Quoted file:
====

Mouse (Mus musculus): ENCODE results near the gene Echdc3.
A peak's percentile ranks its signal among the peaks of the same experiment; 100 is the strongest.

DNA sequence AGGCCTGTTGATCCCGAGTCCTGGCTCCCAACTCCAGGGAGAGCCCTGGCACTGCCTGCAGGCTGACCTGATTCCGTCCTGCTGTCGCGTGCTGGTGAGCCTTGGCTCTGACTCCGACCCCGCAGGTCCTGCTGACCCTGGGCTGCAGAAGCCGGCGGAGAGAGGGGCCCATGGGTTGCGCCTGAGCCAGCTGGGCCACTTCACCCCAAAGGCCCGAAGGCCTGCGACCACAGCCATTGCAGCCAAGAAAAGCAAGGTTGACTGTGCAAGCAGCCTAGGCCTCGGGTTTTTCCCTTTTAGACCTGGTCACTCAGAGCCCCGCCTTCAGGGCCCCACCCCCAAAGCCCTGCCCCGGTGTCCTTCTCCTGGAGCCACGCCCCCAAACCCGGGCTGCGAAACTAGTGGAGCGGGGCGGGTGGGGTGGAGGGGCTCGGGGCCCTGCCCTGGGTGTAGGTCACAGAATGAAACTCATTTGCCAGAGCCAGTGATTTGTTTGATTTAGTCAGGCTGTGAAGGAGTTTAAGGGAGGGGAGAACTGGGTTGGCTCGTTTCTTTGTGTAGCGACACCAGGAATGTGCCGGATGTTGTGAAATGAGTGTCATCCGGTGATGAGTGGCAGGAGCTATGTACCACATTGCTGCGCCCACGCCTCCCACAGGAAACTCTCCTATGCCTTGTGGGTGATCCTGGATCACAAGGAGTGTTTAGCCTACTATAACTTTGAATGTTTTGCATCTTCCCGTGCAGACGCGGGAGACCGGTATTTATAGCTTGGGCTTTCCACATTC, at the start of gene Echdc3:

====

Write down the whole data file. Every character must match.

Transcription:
Mouse (Mus musculus): ENCODE results near the gene Echdc3.
A peak's percentile ranks its signal among the peaks of the same experiment; 100 is the strongest.

DNA sequence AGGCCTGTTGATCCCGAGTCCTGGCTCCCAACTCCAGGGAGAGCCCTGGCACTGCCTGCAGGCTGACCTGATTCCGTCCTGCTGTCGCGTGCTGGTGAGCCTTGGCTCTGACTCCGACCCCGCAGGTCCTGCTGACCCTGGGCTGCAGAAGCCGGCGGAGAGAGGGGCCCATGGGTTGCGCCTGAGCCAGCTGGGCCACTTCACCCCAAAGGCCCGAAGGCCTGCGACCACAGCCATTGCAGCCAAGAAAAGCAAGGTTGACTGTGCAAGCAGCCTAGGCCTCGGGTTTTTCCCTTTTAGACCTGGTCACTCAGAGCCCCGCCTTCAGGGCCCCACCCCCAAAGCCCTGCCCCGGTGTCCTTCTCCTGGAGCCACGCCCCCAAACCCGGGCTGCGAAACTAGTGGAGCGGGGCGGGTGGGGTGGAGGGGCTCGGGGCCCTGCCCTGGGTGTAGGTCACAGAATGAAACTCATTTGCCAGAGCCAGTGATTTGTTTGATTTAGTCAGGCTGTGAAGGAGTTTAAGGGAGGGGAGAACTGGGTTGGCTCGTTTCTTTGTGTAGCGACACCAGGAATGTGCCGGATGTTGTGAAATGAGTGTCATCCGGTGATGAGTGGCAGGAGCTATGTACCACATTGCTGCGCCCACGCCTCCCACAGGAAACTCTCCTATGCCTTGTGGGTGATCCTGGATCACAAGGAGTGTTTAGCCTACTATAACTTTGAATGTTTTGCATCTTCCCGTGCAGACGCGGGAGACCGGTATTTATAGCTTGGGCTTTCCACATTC, at the start of gene Echdc3: